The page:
Occupation: I'm a designer and the creative director of United Nude.
Location: I'm based in Guangzhou, China; that's where we have our studio. But I also spend a lot of time abroad. We have showrooms in Amsterdam and New York, and we have shops all around the world. And then I spend the weekends in Hong Kong.
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Current projects: We're a seasonal business, so we're designing a new collection every few months. Right now we are also making what I would call an "art car"—it's basically a sculpture that you drive around, which is almost finished. In addition, we're doing a 3D-printing project with 3D Systems, where we designed a shoe for very small-volume 3D printers. That was launched at our store in New York earlier this month.
Mission: To make cool products, and along the way try new things and push boundaries. To be inspired and inspire others.
United Nude's 3D-printed Float shoe launched earlier this month. Top image: Koolhaas and the Biospiracy boot. Portrait by Rosanne Lowit
When did you decide that you wanted to be a designer? Well, I come from a family with a lot of designers. My uncle is an architect with the same name as me. My father was also an architect and my mother was a graphic artist. So I think I wanted to be an architect like my father basically from the very beginning.
Education: I have a master's degree in architecture from the Technical University of Delft in Holland.
First design job: While I was still a student, I worked at several architecture firms, including OMA; I worked on the Prada store in New York. And then, before I graduated, I had already started United Nude with Galahad Clark, who comes from the Clark's shoe company family. We were already in product development, and the brand was officially launched about a year after I graduated.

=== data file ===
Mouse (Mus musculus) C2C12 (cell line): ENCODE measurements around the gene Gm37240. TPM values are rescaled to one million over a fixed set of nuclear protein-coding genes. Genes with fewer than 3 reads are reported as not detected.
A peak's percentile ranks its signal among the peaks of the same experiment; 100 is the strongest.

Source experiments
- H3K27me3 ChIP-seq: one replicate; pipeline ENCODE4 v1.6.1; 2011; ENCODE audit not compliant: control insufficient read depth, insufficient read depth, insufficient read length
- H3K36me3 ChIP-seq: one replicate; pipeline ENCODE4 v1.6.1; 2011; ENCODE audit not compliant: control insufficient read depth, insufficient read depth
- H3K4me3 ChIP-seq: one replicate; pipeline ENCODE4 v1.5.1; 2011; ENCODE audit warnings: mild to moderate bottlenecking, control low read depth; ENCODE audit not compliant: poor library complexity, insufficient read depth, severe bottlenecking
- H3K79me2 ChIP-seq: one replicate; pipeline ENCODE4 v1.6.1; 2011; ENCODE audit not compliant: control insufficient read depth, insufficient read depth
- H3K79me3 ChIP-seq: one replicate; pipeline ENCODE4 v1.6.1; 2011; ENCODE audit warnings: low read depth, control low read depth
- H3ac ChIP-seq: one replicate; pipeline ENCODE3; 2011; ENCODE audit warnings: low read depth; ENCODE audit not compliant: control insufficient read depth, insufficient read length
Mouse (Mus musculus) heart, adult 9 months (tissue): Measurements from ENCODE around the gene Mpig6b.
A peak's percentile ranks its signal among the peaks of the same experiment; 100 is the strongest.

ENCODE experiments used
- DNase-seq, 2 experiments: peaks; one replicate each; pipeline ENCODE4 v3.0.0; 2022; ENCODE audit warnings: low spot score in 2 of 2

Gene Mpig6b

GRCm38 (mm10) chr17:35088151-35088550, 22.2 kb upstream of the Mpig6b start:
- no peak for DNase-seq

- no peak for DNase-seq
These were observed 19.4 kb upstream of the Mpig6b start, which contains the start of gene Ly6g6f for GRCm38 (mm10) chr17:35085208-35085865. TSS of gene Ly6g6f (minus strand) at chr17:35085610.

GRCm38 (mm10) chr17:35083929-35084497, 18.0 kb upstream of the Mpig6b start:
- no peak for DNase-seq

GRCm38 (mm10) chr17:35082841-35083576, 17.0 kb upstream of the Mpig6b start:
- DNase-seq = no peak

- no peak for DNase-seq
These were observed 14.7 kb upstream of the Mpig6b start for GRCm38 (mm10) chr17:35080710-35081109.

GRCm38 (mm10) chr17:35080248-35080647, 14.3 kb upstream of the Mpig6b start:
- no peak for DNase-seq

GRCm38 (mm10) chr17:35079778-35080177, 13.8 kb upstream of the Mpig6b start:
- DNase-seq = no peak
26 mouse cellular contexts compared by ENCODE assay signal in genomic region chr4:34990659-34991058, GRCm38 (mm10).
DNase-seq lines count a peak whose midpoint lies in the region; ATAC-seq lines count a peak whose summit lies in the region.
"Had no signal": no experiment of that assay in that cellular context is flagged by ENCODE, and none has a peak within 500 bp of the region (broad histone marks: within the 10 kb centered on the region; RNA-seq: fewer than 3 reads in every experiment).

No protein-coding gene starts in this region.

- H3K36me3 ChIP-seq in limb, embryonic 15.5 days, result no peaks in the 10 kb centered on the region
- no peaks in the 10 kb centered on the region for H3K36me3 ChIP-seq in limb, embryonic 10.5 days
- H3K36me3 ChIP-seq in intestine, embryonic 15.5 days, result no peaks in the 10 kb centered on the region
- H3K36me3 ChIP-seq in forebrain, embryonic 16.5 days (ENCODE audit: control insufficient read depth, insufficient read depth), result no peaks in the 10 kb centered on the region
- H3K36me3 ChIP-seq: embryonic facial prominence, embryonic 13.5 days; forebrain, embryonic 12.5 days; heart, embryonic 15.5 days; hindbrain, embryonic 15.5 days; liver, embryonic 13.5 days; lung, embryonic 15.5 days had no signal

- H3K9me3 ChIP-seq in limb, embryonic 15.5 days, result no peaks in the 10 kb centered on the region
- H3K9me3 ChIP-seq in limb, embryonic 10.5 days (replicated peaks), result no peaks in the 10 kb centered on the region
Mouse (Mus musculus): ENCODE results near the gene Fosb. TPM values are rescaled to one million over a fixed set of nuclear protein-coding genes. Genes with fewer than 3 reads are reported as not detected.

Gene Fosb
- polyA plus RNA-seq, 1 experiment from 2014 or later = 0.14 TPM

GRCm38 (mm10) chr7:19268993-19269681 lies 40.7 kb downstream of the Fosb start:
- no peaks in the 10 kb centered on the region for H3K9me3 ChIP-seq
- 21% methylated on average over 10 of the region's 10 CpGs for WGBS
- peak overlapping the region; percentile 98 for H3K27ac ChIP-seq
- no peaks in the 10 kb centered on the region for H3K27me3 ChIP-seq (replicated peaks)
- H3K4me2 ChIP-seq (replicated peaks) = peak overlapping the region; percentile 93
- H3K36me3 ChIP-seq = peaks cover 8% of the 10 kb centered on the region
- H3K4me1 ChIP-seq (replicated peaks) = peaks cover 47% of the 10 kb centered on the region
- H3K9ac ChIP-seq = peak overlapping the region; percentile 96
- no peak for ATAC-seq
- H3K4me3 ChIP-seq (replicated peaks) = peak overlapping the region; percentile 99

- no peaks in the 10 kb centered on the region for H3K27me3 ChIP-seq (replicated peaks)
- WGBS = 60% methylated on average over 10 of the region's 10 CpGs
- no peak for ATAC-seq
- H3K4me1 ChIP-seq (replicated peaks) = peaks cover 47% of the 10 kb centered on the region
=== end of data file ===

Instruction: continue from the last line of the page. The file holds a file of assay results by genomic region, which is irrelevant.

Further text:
Who is your design hero? It's between John DeLorean, from DeLorean Motors, and the Brazilian architect Oscar Niemeyer.
The Biospiracy bootie (left) and boot are the latest designs in an ongoing collaboration between United Nude and Iris Van Harpen.
The Biospiracy boot and bootie on the runway
Describe your workspace: It's a big, lofty space with high windows in the center of Guangzhou, on the tenth floor, with a view of the Pearl River. As part of the space we also have our own development center, with 3D printers and scanners, where we can prototype shoes and accessories. It's a very vibrant place, like a laboratory.
Other than the computer, what is your most important tool? Pencil and paper. We could design without computers, but we could not design without a pencil and paper. When I wake up in the middle of the night with an idea, I grab my sketchbook, not my computer.
What is the best part of your job? That it comes with a lot of pride. So let's say when you buy a car, it's a completely different level of pride from when you design and build a car and drive your own creation. I think the beauty of design is that the level of pride is very high.
What is the worst part of your job? The worst parts are the failures. When you have a quality issue with a product or something goes wrong with the manufacturing. And maybe it could have been avoided but you didn't pay enough attention and something went wrong. That can be devastating.
What time do you get up and go to bed? That depends. I'm traveling quite a lot, so in different time zones I have a different rhythm. But I normally wake up at about 8:30 a.m. and go to bed at 12:30 a.m.